Just because I mistook cartoonist Alison Bechdel’s 1990s appropriation of Norman Rockwell’s The Gossips — the Americana illustrator’s late 1940s painting that depicts a dozen sets of trash-talking heads — as her invention doesn’t mean that the original is not an example of comics. I first saw Bechdel’s version in catalogues for the merchandise she made and sold to fans of her strip about the lives and loves of a mostly lesbian community, Dykes to Watch Out For. When I saw a similar image on the cover of the Comics Journal in 2003, that time roping in comics characters from a panoply of classic American newspaper strips, I figured its artist, R.K. Sikoryak, was quoting Bechdel.
Atlanta artist Fabian Williams’s oil painting Gossip, on view as part of his solo show “Rockingwell,” at the Rialto Center for the Arts through June 19, brings this homage tour full circle in several ways. The obvious one is medium, since Rockwell rendered The Gossips in oils. The less obvious echo is that both artists employed models they knew — neighbors for Rockwell, fellow artists for Williams. I don’t know whether Williams worked from photographs of his models for Gossip (though it seems likely), but Rockwell famously did so for its precursor. The adjacent grid of photos visible in a Gossips installation image from the Norman Rockwell Museum illuminates the invisible panel progression of the original painting, an effect Williams duplicates superbly. Considered alongside Rockwell’s own view of himself as a “story teller” and what strikes me as a perfectly sound definition of comics — static, sequential pictures as narrative — both The Gossips and Gossip are comics. Such taxonomy matters merely because the most successful works in Williams’s show are his sequential picture narratives.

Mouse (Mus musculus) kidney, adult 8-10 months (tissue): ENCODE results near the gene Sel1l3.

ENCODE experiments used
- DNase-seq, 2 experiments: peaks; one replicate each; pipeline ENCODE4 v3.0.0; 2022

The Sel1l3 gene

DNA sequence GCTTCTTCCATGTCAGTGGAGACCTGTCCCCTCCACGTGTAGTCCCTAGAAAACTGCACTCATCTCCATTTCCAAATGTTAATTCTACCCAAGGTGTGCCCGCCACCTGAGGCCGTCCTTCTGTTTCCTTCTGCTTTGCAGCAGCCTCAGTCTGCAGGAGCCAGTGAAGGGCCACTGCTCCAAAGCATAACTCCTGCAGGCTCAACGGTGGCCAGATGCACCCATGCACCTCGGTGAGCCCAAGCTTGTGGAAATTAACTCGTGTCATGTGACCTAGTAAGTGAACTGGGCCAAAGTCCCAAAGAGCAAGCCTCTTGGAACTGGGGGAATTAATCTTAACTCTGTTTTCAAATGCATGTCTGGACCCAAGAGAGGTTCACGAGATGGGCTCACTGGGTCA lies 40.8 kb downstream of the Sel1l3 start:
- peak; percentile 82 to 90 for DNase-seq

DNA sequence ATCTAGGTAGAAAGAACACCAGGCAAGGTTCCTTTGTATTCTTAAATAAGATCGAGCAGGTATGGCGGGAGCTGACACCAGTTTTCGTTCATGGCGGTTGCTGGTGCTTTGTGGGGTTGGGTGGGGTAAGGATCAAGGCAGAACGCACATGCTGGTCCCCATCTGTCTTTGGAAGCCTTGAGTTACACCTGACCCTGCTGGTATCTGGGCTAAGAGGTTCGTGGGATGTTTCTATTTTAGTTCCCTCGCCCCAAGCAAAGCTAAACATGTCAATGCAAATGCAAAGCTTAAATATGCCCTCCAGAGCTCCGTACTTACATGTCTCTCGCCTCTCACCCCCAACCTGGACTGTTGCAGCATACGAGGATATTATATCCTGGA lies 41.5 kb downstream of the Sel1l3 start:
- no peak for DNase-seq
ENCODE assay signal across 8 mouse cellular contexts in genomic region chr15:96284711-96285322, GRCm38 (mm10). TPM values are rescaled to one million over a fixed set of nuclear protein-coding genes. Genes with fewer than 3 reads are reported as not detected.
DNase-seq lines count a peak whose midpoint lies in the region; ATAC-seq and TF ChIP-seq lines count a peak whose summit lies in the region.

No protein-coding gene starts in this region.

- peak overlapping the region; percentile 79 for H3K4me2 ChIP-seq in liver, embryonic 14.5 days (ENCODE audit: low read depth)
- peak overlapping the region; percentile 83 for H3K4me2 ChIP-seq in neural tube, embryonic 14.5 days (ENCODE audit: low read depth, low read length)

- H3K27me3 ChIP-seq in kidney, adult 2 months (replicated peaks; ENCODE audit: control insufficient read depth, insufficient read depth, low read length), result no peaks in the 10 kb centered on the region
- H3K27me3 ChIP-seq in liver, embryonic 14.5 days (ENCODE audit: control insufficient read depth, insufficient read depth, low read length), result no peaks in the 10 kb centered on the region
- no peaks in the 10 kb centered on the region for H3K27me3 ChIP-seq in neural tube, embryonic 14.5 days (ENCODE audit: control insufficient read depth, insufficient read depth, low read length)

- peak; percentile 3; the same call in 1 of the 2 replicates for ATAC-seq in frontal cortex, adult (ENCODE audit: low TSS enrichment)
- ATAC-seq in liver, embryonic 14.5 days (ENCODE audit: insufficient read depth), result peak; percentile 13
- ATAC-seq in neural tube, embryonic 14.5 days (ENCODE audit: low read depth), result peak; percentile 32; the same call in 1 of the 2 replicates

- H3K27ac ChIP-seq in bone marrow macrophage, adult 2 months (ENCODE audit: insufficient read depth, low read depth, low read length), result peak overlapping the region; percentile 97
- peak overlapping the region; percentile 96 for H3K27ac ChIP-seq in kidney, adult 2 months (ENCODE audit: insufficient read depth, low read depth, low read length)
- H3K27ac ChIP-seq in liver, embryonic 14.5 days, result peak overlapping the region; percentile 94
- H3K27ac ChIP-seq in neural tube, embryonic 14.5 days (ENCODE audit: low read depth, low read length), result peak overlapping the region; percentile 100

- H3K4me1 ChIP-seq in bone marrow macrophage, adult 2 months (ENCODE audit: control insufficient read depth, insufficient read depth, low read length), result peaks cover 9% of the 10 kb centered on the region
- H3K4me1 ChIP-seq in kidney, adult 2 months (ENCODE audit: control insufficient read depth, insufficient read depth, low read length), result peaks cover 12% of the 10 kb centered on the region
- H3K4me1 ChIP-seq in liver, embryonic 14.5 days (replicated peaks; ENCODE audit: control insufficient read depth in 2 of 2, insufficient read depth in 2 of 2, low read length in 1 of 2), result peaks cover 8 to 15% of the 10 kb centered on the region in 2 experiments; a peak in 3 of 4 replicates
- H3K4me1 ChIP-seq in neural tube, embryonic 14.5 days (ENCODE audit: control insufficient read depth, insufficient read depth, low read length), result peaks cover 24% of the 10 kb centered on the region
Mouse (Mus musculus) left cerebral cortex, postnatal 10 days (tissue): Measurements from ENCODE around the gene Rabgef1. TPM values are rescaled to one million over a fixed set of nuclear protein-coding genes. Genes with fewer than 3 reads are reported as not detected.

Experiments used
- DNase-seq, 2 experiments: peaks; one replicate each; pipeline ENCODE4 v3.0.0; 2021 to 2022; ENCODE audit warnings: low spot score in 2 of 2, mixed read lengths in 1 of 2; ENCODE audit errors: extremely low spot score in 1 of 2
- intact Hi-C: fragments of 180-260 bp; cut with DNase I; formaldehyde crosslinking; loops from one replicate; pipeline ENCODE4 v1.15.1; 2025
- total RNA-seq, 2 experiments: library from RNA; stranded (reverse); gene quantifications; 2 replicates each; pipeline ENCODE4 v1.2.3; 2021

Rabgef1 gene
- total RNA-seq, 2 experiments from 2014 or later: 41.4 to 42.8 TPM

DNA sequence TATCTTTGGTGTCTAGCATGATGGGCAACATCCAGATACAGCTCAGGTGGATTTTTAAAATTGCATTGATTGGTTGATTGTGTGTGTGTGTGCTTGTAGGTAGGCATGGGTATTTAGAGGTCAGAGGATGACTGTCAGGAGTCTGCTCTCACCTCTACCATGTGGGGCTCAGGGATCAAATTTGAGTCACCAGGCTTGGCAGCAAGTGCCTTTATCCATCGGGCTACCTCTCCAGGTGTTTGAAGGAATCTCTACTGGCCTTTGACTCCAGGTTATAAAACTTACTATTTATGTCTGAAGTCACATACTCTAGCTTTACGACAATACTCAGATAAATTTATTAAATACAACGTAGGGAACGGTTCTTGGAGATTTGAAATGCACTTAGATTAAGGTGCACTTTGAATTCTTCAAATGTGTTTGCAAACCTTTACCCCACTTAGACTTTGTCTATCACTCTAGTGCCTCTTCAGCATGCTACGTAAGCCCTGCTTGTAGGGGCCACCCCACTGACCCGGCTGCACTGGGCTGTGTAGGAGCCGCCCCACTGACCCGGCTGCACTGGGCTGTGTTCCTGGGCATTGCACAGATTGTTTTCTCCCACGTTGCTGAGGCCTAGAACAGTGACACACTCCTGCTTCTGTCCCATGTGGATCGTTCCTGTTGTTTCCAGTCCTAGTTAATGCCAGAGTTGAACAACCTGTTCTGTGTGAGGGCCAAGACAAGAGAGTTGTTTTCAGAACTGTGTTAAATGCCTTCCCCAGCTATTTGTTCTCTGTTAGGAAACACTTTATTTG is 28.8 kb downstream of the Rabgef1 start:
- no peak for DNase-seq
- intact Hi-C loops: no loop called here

Although Williams’s exhibition title honors his art-world hero, another 20th-century figure many readers might not associate with comics also exerts an influence over multiple works in “Rockingwell”: Rube Goldberg. Perhaps because of an eponymous and ongoing series of so-called Machine Contests, his name’s strongest modern association is with actual but unlikely three-dimensional contraptions, despite his Pulitzer for cartooning and the use of his given name, Reuben, by the National Cartoonists Society for its own annual awards.
Williams uses the term contraptions to label a series of bluntly political drawings and watercolors whose format makes them kin to both the comic strip and the editorial cartoon. Unlike Gossip and its unseen dividers, Williams’s Contraptions use mathematical symbols to chart some intractable aspects of modern life in the United States. Easily the most controversial of works in this series addresses Chris Kyle, the subject of American Sniper. Penciled portraits of Kyle — one living, one dead — bracket a sharpshooter’s rifle and a pile of bodies. The work’s title, alas, misspells Kyle’s first name, but the artist’s point about American means and ends applies nonetheless: Kris Kyle x lethal power / 255 confirmed kills = American karma. Another posits equivalencies between Jihadi John, Al-Shabaab, the fictitious G.I. Joe adversary Cobra, and the Department of Homeland Security’s seemingly endless need for funding (and for new foes).